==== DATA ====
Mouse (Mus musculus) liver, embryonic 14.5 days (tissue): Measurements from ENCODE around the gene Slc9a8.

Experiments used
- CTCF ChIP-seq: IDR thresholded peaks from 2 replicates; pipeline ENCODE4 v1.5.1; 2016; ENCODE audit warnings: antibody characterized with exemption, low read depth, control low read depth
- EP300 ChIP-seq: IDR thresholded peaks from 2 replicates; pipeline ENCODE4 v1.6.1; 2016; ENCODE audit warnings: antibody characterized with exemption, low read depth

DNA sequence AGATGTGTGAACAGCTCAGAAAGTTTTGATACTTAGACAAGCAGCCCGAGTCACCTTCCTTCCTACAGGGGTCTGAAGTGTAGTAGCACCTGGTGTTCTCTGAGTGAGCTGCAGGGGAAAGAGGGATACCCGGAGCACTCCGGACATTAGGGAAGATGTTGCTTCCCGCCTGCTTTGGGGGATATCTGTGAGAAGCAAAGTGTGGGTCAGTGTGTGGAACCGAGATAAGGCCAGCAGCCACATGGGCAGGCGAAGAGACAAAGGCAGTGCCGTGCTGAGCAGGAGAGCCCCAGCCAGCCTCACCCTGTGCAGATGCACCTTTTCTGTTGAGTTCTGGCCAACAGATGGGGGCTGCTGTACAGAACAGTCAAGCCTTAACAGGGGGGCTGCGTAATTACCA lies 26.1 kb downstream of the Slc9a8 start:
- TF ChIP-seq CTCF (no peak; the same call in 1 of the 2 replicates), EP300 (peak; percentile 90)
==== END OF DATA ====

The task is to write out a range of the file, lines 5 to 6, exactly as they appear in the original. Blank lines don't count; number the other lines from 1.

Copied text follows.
DNA sequence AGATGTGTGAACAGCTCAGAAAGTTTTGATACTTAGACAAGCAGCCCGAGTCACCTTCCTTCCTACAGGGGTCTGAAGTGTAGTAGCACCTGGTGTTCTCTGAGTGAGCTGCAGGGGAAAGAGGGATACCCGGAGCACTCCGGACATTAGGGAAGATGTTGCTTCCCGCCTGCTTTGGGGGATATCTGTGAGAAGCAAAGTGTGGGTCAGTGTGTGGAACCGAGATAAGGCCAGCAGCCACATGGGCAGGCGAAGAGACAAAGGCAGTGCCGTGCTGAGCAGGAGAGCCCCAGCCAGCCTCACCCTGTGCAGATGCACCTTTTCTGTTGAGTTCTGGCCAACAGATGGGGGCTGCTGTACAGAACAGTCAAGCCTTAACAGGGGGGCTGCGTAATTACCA lies 26.1 kb downstream of the Slc9a8 start:
- TF ChIP-seq CTCF (no peak; the same call in 1 of the 2 replicates), EP300 (peak; percentile 90)